6. Multi-sector programs need to be developed which targets the regressive, restrictive and destructive cultural norms preventing women from helping themselves. Life skills, both income/non-income generating, and hygiene have to be introduced. Many of the barriers are cultural, hence, (whether education, hygiene, skills, access to information) all of these facilities will have to be designed keeping in mind and designing programs to ‘bring out’ the women. These programs will naturally have to first target the men or elders and the decision makers/army, to convince them that these programs, designed to encourage women to participate, are necessary for the wellbeing of the family, community and purpose of Zarb-e-Azb!

7. Programs, which will target families with local host families in Bannu, will have to include those host families. Whether it is about food stipends or any other direct services, this step needs to be taken to avoid friction and discrepancies between IDP-host families.

8. Emergency education programs will need to be cognisant of almost 100% illiteracy, amongst all age groups and both genders. Children haven’t attended school in either, at least, 18 months or ever.

9. Currently the size of the family is considered to include husband, wife and approximately six children. However, the reality of NWA average family is 13-15 members, with multiple wives. This discrepancy excludes registration of more than one wife and the size of the ‘family packages’; both in terms of cash transfers and food/non-food items.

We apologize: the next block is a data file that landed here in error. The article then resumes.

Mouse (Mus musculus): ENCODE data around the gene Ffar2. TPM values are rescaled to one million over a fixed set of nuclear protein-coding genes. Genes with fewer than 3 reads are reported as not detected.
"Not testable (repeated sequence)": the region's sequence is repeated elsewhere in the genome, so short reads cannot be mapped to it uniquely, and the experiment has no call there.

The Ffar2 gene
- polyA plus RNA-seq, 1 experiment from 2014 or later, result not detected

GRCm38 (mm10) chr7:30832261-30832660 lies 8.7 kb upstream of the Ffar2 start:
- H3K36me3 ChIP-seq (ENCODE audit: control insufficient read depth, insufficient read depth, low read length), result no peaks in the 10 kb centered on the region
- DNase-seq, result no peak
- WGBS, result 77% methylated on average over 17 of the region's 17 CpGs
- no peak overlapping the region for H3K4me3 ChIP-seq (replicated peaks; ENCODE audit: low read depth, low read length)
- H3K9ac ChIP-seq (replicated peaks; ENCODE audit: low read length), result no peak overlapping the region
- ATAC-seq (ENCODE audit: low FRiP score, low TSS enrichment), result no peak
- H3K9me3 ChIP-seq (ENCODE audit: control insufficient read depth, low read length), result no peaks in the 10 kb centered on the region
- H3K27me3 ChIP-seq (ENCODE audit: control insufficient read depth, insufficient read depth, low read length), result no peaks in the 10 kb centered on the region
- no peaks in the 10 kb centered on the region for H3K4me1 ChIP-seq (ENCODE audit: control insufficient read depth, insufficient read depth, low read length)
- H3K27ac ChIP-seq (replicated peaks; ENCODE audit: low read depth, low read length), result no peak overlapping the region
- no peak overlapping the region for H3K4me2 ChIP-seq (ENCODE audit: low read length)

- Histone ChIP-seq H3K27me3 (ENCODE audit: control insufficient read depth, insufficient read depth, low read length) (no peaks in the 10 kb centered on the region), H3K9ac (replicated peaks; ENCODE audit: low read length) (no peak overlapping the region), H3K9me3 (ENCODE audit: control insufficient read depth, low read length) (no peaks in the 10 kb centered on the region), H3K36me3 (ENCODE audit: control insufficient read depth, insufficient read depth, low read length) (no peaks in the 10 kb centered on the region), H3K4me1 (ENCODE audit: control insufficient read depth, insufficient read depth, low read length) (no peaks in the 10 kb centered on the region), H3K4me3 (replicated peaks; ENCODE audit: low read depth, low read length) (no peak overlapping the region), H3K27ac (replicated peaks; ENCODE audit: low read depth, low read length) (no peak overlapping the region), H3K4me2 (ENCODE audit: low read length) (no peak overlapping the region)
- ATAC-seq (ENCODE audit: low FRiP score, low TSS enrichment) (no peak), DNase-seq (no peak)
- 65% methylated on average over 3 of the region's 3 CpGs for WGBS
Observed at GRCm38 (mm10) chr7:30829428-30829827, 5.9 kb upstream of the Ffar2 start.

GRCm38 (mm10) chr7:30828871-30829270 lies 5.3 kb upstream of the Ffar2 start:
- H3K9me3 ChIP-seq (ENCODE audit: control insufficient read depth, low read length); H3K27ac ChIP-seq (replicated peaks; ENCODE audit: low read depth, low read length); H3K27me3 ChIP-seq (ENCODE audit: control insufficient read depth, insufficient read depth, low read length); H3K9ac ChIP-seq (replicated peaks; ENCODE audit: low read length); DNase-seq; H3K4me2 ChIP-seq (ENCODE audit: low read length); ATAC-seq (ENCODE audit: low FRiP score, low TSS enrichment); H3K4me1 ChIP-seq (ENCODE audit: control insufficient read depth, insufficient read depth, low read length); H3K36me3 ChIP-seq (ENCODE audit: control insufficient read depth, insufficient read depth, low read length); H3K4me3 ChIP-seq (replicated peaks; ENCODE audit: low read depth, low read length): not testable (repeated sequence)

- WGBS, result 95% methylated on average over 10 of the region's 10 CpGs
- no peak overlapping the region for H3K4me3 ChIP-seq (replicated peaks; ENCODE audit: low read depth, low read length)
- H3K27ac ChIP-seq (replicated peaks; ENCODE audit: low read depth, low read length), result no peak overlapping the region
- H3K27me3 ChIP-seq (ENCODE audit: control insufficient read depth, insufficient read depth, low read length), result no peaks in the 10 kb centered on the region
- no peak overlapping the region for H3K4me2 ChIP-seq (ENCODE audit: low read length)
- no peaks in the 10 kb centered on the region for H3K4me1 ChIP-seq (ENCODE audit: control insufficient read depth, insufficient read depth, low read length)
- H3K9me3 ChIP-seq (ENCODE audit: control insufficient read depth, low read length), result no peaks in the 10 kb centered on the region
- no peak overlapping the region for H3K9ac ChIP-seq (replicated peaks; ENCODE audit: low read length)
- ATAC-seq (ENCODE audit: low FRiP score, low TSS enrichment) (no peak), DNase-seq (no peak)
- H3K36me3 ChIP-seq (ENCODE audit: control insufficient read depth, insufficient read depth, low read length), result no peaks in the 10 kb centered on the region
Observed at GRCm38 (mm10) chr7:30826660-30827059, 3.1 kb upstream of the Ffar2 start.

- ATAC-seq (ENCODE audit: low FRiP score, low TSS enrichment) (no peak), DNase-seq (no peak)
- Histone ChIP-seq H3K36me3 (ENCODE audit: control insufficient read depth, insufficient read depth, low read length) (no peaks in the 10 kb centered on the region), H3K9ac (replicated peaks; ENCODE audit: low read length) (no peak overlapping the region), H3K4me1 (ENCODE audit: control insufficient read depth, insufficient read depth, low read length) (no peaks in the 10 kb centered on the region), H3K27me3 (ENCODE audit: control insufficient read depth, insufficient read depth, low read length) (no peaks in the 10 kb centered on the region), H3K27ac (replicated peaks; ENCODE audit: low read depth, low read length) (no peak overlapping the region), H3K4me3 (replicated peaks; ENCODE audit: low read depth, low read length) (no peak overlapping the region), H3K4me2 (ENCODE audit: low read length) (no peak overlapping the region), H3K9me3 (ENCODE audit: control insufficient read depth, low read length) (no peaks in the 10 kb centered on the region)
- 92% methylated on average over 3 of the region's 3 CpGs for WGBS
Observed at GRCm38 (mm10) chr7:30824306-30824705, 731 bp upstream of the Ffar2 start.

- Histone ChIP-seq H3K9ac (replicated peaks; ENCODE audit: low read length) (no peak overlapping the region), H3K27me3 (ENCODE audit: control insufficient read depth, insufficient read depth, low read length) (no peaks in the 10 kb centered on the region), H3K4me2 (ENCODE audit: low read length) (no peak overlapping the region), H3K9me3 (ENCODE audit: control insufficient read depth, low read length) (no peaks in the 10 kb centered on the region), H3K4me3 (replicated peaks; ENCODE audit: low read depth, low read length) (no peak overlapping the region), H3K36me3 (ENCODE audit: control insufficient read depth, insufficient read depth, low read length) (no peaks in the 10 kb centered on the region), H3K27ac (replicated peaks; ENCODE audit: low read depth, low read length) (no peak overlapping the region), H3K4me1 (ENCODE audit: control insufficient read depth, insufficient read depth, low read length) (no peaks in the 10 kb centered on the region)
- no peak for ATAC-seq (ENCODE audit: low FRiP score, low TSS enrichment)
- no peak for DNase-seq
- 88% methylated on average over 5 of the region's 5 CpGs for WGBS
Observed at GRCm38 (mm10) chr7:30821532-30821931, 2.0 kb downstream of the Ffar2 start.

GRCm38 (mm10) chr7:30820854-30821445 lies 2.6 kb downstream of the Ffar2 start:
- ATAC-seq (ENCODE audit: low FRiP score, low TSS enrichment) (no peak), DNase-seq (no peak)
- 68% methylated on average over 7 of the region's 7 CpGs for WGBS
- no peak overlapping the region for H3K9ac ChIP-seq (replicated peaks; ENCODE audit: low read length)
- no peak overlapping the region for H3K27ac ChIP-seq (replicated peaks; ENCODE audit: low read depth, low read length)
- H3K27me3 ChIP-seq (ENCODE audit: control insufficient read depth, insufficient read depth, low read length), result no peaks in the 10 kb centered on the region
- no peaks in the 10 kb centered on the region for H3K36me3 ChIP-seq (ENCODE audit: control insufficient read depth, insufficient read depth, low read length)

10. Consider relaxing the NOC for relief organisations, especially those who can manage ‘camps’ and work with women and children.

These steps will help bring a certain standard of living for these people – God knows they deserve it.

Nilofer Qazi

Nilofer Qazi

She is a social political activists, liberal and has secular views. Also a public policy specialist with an interest in the visual arts. Supports Sahil's work, as volunteer, currently fundraising for Sarhad rural support program for programs and activities in support of the IDPs from NWA. She tweets as @ninoqazi (

The views expressed by the writer and the reader comments do not necessarily reflect the views and policies of The Express Tribune.